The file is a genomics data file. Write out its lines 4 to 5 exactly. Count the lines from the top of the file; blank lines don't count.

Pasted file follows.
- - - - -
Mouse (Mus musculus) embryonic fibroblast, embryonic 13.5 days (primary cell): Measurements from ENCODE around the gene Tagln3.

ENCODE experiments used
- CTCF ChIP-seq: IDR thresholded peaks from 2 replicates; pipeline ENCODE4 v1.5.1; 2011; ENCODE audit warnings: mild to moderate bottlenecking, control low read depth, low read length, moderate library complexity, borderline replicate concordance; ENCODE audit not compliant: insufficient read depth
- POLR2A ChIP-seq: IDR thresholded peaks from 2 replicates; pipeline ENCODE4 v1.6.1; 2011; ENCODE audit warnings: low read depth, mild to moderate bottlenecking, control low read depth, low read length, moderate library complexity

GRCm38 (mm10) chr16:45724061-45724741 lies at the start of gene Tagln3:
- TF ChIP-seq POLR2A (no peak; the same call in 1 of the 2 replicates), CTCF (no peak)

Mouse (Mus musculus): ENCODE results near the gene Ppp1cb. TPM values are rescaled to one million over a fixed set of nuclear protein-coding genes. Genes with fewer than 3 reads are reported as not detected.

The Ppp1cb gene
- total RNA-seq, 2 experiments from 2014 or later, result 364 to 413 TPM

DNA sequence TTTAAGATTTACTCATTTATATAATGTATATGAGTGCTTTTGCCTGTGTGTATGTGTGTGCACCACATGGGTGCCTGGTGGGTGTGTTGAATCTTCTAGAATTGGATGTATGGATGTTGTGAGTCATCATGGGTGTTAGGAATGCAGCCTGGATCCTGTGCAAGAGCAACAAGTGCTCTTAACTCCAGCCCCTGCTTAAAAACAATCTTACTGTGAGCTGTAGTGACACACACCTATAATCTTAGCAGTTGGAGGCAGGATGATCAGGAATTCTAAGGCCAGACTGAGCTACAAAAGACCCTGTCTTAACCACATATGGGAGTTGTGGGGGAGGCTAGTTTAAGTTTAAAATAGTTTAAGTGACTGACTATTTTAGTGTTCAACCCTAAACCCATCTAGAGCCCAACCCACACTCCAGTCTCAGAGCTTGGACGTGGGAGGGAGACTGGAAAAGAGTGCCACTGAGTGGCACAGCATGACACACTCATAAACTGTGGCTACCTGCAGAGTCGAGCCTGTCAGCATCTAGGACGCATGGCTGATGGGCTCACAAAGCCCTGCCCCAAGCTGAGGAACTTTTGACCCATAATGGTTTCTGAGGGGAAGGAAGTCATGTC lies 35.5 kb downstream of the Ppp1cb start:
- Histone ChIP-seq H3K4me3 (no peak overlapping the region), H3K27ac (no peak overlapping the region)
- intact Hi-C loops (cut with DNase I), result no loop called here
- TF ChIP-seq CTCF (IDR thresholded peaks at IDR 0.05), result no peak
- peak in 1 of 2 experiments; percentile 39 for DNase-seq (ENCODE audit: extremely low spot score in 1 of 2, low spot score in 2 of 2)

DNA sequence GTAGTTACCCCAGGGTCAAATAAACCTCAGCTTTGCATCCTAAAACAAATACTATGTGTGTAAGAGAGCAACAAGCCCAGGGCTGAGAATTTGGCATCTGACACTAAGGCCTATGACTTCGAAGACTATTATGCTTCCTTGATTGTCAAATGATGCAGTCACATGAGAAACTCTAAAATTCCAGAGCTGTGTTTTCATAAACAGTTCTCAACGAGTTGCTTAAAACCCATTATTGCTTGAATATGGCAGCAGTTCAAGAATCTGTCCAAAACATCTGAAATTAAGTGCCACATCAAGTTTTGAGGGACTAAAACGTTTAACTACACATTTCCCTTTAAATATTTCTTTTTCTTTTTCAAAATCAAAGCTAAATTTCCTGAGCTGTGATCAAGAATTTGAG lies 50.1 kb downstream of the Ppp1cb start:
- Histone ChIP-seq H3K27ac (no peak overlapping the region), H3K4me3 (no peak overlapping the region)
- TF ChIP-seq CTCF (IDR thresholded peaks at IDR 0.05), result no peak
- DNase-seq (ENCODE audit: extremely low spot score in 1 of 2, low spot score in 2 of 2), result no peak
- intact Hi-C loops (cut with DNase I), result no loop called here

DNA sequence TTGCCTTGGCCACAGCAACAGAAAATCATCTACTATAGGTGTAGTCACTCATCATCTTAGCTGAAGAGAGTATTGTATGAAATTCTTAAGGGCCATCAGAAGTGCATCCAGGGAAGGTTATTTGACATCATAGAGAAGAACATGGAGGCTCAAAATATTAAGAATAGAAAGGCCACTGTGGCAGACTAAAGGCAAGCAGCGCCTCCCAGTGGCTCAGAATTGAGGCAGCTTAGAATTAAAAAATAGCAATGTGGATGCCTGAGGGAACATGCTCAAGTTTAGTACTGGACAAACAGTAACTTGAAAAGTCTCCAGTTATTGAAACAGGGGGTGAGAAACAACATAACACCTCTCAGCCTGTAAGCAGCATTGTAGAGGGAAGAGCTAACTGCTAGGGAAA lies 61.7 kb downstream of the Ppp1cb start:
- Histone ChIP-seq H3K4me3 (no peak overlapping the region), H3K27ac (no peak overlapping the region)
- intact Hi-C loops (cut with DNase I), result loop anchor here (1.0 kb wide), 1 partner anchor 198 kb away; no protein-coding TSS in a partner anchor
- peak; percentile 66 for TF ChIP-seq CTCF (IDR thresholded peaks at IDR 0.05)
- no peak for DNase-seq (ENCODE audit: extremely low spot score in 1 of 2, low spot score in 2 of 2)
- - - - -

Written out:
- POLR2A ChIP-seq: IDR thresholded peaks from 2 replicates; pipeline ENCODE4 v1.6.1; 2011; ENCODE audit warnings: low read depth, mild to moderate bottlenecking, control low read depth, low read length, moderate library complexity

GRCm38 (mm10) chr16:45724061-45724741 lies at the start of gene Tagln3: